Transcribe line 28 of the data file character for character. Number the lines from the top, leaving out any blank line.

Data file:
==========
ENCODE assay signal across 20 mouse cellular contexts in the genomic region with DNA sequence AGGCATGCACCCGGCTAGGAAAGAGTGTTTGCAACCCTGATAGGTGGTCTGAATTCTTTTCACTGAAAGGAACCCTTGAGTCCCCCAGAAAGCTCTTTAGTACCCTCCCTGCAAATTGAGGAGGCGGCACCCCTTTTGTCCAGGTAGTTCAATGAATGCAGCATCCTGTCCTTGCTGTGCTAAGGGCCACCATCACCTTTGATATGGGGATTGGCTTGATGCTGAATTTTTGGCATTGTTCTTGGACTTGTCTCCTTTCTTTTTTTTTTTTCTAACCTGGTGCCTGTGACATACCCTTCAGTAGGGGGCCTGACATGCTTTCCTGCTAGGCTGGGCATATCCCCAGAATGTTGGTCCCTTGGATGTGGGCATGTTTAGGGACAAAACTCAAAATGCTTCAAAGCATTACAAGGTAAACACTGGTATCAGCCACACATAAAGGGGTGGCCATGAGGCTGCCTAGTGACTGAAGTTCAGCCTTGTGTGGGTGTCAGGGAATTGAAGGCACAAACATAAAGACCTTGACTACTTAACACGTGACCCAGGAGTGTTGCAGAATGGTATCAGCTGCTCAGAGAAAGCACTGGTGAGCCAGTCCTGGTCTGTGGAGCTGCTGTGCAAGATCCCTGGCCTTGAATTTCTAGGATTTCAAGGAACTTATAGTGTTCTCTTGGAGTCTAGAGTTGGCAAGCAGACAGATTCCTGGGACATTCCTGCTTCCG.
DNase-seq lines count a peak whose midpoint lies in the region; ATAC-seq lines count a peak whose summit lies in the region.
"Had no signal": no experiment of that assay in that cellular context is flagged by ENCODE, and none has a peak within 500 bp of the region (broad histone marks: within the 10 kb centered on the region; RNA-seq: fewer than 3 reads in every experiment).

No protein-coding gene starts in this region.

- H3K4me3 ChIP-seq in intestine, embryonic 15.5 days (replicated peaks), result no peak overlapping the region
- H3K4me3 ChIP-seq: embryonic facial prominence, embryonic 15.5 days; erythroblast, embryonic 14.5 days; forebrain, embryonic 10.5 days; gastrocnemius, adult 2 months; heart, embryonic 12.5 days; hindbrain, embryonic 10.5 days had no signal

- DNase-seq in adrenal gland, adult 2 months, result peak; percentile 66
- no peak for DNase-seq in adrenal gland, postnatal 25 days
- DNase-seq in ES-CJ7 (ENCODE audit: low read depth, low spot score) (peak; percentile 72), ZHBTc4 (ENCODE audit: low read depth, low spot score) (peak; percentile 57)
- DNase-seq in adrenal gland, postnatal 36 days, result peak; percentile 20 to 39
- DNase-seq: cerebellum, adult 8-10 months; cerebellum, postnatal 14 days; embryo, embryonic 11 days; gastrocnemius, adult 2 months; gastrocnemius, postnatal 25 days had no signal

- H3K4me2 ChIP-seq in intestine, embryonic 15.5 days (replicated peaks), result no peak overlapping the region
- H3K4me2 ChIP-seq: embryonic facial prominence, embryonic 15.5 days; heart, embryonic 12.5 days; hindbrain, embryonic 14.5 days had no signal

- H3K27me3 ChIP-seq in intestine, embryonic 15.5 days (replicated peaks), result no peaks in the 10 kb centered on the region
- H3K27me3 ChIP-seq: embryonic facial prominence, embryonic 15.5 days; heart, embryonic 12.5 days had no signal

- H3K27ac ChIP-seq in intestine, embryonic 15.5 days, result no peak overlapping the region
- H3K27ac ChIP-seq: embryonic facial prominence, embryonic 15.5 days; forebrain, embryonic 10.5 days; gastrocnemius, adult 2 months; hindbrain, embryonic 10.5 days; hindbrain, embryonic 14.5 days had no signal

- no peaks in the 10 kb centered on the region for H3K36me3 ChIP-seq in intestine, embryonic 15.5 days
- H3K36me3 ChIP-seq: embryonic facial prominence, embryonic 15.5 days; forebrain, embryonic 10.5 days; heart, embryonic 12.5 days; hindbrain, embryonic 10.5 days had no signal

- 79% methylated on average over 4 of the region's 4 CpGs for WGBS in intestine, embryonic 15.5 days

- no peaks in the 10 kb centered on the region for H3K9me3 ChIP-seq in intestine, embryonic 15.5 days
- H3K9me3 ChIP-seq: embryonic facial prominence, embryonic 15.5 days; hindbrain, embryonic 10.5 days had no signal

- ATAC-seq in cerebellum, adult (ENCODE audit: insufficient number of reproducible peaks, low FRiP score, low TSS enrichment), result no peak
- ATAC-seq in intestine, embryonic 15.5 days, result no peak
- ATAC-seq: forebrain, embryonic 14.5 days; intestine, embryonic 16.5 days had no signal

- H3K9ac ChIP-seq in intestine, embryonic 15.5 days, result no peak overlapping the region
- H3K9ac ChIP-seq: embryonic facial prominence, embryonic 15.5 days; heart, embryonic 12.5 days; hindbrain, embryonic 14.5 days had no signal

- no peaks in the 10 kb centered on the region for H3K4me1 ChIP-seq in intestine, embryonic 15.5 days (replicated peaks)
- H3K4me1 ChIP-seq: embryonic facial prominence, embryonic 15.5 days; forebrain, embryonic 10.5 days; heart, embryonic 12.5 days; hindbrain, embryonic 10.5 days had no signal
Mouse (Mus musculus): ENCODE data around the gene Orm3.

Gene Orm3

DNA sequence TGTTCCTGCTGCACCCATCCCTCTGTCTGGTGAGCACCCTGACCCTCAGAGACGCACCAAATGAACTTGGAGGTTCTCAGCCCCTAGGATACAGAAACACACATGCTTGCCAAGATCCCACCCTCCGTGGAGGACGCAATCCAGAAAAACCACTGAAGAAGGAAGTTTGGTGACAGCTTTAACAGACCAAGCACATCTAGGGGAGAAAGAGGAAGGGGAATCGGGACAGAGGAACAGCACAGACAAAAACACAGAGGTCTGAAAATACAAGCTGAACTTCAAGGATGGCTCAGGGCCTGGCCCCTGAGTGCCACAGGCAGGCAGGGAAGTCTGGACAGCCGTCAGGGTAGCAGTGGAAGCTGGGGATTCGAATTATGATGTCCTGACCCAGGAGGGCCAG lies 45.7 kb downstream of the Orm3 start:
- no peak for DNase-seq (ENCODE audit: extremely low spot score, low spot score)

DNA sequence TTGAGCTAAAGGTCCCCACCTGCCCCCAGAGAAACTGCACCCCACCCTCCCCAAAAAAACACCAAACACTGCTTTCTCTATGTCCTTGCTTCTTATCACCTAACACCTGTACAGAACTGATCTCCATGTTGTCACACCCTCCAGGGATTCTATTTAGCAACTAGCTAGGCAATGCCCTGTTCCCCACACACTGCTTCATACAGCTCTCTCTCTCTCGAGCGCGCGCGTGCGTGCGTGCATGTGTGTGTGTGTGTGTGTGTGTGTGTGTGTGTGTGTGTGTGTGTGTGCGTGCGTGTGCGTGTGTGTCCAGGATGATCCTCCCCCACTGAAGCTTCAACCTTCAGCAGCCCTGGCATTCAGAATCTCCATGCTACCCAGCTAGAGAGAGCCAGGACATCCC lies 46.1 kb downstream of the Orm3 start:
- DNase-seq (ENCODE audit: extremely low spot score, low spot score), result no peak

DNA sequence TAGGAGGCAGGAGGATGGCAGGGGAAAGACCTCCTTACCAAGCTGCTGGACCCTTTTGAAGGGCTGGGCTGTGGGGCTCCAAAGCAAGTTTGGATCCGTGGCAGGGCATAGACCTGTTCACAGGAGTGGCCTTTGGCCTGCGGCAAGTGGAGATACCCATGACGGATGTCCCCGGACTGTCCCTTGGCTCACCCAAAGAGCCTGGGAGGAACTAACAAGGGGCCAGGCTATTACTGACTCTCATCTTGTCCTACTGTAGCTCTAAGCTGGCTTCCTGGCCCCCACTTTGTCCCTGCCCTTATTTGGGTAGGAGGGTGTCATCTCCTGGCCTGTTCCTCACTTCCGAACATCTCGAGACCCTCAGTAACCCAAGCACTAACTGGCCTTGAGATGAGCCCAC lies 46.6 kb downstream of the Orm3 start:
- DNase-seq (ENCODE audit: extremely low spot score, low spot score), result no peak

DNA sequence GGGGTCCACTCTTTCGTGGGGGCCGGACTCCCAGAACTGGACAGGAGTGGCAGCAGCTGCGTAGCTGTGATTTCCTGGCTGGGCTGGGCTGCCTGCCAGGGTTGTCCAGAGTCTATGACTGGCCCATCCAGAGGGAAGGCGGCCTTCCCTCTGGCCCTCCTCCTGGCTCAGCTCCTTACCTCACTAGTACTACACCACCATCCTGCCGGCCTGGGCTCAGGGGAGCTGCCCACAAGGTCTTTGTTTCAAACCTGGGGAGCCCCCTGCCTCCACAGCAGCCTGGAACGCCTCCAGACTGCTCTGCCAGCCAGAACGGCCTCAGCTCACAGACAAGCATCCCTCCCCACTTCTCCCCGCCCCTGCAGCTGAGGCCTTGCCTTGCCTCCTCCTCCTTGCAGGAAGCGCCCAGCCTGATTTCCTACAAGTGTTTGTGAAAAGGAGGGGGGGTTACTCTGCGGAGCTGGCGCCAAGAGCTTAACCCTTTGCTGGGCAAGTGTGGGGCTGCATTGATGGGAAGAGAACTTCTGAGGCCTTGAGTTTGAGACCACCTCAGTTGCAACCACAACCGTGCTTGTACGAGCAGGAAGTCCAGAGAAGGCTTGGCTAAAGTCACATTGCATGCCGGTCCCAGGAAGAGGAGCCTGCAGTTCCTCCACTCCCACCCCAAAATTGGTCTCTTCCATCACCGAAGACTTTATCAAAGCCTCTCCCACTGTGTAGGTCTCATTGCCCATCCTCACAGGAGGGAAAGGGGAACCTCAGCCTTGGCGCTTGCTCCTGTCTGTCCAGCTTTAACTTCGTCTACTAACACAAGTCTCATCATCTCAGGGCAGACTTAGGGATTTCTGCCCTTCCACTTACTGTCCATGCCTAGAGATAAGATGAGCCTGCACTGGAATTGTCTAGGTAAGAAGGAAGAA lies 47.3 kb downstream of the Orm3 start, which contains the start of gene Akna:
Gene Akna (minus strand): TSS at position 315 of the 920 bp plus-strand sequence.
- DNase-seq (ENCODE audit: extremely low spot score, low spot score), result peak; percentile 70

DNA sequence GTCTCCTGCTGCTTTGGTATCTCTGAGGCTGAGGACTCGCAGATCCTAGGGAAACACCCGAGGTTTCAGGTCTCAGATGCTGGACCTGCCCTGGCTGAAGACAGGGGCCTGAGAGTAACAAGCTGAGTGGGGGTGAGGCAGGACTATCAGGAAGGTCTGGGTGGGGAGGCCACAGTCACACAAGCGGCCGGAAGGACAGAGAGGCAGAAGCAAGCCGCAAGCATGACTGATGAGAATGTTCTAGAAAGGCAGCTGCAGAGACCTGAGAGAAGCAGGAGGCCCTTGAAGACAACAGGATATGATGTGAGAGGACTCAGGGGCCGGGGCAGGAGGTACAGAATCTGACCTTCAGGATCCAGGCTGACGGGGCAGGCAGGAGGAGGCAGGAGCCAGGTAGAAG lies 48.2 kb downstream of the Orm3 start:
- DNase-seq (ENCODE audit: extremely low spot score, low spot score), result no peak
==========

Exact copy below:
- no peaks in the 10 kb centered on the region for H3K4me1 ChIP-seq in intestine, embryonic 15.5 days (replicated peaks)